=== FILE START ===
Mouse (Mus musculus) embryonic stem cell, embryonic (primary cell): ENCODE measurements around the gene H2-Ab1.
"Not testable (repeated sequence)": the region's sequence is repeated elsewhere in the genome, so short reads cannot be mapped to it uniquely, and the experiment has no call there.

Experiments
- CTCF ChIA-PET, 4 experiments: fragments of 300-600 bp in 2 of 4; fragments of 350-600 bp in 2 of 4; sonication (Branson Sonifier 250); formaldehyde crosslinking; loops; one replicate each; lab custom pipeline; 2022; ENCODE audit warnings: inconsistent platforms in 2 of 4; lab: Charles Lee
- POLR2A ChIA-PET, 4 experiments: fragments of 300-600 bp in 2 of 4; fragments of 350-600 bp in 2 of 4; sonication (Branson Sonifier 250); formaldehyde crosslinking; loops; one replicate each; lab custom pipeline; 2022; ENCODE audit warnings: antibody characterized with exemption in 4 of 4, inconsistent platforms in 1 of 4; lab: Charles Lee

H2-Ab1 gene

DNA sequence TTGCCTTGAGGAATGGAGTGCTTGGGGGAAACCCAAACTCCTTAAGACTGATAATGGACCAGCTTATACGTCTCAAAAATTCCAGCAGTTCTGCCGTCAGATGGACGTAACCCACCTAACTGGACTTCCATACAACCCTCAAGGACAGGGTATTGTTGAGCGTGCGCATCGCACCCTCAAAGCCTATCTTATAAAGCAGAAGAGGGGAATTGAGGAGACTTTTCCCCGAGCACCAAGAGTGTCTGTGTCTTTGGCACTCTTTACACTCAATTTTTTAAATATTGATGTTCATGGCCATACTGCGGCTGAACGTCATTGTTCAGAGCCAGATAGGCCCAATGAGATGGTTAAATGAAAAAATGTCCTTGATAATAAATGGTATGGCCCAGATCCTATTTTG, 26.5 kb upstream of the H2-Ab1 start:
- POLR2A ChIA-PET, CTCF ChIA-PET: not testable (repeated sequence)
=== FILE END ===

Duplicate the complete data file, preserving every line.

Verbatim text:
Mouse (Mus musculus) embryonic stem cell, embryonic (primary cell): ENCODE measurements around the gene H2-Ab1.
"Not testable (repeated sequence)": the region's sequence is repeated elsewhere in the genome, so short reads cannot be mapped to it uniquely, and the experiment has no call there.

Experiments
- CTCF ChIA-PET, 4 experiments: fragments of 300-600 bp in 2 of 4; fragments of 350-600 bp in 2 of 4; sonication (Branson Sonifier 250); formaldehyde crosslinking; loops; one replicate each; lab custom pipeline; 2022; ENCODE audit warnings: inconsistent platforms in 2 of 4; lab: Charles Lee
- POLR2A ChIA-PET, 4 experiments: fragments of 300-600 bp in 2 of 4; fragments of 350-600 bp in 2 of 4; sonication (Branson Sonifier 250); formaldehyde crosslinking; loops; one replicate each; lab custom pipeline; 2022; ENCODE audit warnings: antibody characterized with exemption in 4 of 4, inconsistent platforms in 1 of 4; lab: Charles Lee

H2-Ab1 gene

DNA sequence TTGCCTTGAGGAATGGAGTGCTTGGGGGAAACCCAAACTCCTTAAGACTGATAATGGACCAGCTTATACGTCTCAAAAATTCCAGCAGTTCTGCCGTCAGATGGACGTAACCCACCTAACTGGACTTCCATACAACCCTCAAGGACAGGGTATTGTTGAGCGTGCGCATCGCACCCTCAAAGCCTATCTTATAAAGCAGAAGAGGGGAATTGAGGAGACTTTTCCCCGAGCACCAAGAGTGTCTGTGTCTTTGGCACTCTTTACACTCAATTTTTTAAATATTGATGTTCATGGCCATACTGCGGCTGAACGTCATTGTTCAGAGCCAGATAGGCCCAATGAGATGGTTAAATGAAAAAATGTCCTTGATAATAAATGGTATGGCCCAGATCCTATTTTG, 26.5 kb upstream of the H2-Ab1 start:
- POLR2A ChIA-PET, CTCF ChIA-PET: not testable (repeated sequence)